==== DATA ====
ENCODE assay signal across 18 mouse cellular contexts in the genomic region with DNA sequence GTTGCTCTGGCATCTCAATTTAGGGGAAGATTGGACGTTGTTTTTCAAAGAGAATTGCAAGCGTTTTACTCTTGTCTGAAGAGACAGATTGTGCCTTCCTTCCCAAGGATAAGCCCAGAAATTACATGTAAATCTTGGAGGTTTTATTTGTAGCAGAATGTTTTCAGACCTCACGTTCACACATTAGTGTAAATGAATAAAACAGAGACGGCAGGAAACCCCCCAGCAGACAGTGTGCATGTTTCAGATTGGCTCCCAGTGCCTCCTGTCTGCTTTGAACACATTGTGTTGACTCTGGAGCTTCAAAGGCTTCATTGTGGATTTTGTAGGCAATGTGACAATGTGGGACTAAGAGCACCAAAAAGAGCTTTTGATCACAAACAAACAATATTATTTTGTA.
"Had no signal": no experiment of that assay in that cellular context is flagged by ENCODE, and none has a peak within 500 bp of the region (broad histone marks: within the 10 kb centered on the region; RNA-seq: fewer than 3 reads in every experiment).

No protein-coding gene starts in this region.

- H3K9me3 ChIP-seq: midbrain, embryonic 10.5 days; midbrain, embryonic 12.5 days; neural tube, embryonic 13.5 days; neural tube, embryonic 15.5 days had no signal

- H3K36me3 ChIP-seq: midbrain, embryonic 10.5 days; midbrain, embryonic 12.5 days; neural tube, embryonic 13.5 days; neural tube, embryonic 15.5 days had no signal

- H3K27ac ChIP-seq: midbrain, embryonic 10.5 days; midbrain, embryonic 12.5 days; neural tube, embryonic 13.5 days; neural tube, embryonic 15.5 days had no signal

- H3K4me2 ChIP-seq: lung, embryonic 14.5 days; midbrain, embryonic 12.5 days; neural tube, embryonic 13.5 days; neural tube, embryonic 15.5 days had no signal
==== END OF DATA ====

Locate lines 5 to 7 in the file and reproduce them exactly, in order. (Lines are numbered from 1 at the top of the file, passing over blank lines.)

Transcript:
- H3K36me3 ChIP-seq: midbrain, embryonic 10.5 days; midbrain, embryonic 12.5 days; neural tube, embryonic 13.5 days; neural tube, embryonic 15.5 days had no signal

- H3K27ac ChIP-seq: midbrain, embryonic 10.5 days; midbrain, embryonic 12.5 days; neural tube, embryonic 13.5 days; neural tube, embryonic 15.5 days had no signal

- H3K4me2 ChIP-seq: lung, embryonic 14.5 days; midbrain, embryonic 12.5 days; neural tube, embryonic 13.5 days; neural tube, embryonic 15.5 days had no signal